It took less than an hour, and only about a half-dozen state legislators, to approve a bill that would overturn significant parts of a marijuana legalization law that 1.8 million voters approved just last month.
With no public hearings and no formal public notice, the few lawmakers on Beacon Hill passed a measure on Wednesday to delay the likely opening date for recreational marijuana stores in Massachusetts by half a year — from January to July 2018.
The measure that emerged from the unusual legislative action was sent for approval to Governor Charlie Baker, who has vociferously opposed legalization. Late in the day, he called a six-month delay “perfectly appropriate.”
But Steven S. Epstein, a Georgetown lawyer and longtime legalization activist, had a different view. “They’re delusional,” he said of legislators, “because 54 percent of the people voted for it.”
Part of the new law — legalizing possession and home-growing — took effect on Dec. 15. That wouldn’t change under the measure, which first emerged Wednesday morning in the state Senate.
Drafters of the marijuana legalization measure have said the quick opening of stores is critical. That’s because the state now exists in a legal gray zone: Marijuana is legal to possess but illegal to sell.
Adults 21 and older can legally purchase, possess, home-grow, and use marijuana, but the people they are buying it from are breaking the law by selling the drug. Only sales from the regulated retail market will be legal — and that market would be pushed back. Until it begins, there will be no state oversight of recreational sales, like testing for contaminants.
“We are very disappointed that the Legislature has decided to alter Question 4 in an informal session with very little notice regarding proposed changes,” said Jim Borghesani, a leader in the marijuana legalization campaign.
He added that proponents of the ballot question are open to technical changes, but the group’s position remains that “the measure was written with careful consideration regarding process and timelines and that no major legislative revisions are necessary.”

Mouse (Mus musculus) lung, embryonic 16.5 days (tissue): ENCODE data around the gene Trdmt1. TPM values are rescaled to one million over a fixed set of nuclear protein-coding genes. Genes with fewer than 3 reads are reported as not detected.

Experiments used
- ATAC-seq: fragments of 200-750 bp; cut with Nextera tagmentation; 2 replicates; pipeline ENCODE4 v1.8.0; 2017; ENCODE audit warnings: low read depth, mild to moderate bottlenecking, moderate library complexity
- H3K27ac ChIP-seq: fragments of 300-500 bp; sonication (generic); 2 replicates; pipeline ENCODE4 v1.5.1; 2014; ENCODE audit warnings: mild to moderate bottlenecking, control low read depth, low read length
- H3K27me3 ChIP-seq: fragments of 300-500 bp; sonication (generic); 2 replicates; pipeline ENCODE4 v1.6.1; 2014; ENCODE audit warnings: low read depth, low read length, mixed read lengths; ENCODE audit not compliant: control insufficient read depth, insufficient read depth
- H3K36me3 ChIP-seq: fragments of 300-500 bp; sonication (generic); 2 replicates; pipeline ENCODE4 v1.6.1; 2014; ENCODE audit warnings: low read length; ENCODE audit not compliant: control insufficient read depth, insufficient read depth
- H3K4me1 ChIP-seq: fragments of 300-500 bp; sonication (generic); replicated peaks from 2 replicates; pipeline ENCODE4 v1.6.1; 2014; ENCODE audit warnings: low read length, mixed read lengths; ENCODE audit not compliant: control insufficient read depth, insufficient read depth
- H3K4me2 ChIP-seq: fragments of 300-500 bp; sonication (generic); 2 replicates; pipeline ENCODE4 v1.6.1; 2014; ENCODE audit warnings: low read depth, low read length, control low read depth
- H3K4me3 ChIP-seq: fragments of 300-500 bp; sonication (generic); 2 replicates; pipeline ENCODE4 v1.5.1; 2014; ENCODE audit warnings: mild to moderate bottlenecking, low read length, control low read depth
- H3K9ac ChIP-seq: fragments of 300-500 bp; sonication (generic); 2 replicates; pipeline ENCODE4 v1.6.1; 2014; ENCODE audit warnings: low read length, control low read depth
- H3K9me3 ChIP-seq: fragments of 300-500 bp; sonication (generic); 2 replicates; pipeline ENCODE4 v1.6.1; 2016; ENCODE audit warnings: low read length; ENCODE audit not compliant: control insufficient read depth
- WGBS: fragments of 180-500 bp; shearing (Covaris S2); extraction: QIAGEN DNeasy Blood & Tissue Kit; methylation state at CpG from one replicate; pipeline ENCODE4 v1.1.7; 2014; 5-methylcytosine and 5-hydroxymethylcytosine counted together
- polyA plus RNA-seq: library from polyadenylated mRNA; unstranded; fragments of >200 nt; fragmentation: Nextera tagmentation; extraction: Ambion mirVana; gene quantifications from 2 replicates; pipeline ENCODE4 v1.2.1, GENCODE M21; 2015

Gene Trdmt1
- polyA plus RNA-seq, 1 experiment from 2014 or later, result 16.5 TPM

Just two senators were visible from the publicly open gallery Wednesday morning, the chamber’s top two lawmakers, Senate President Stanley C. Rosenberg and Republican Minority Leader Bruce E. Tarr, and passage of the measure took less than a minute.
“The substitute amendment has to do with a six-month delay in certain provisions of the bill,” Rosenberg explained to a nearly empty Senate chamber, adding that the already-passed Dec. 15 deadline would not be affected.
Less than an hour later in the House, with about five members on hand and Democratic Representative Paul Donato presiding, passage was even faster, taking seconds to add their approval to the measure.
Lawmakers and staffers quickly shuffled in and out of the chamber — not all of which is visible from the public gallery — so it was not clear precisely how many lawmakers were on hand as the measure was approved.
Formal sessions for the two-year legislative cycle have already ended, and during informal sessions no roll-call votes are permitted, meaning that none of the lawmakers present Wednesday is on the record with abstentions or support. During informal sessions, the objection of a single member can derail a legislative measure. But no one voiced one Wednesday.
State legislators have overriden the express desire of voters before. In 2002, two years after voters chose to roll back the state income tax to pre-1989 levels, the Democrat-controlled Legislature voted to freeze the rate, arguing the state needed the revenue.
Later that year, Republican Mitt Romney won the governorship, a victory many attributed in part to voter anger with the tax vote and clear reversal of voter sentiment.
This year is different, Democratic legislative leaders insisted in a joint press release after the vote.
“Our goal has always been to make sure that the intent of the voters is carried out,” House Speaker Robert A. DeLeo said. “The delay will allow the committee process to work through the law’s complicated implications and provide a process by which we can strengthen, refine, and improve it.”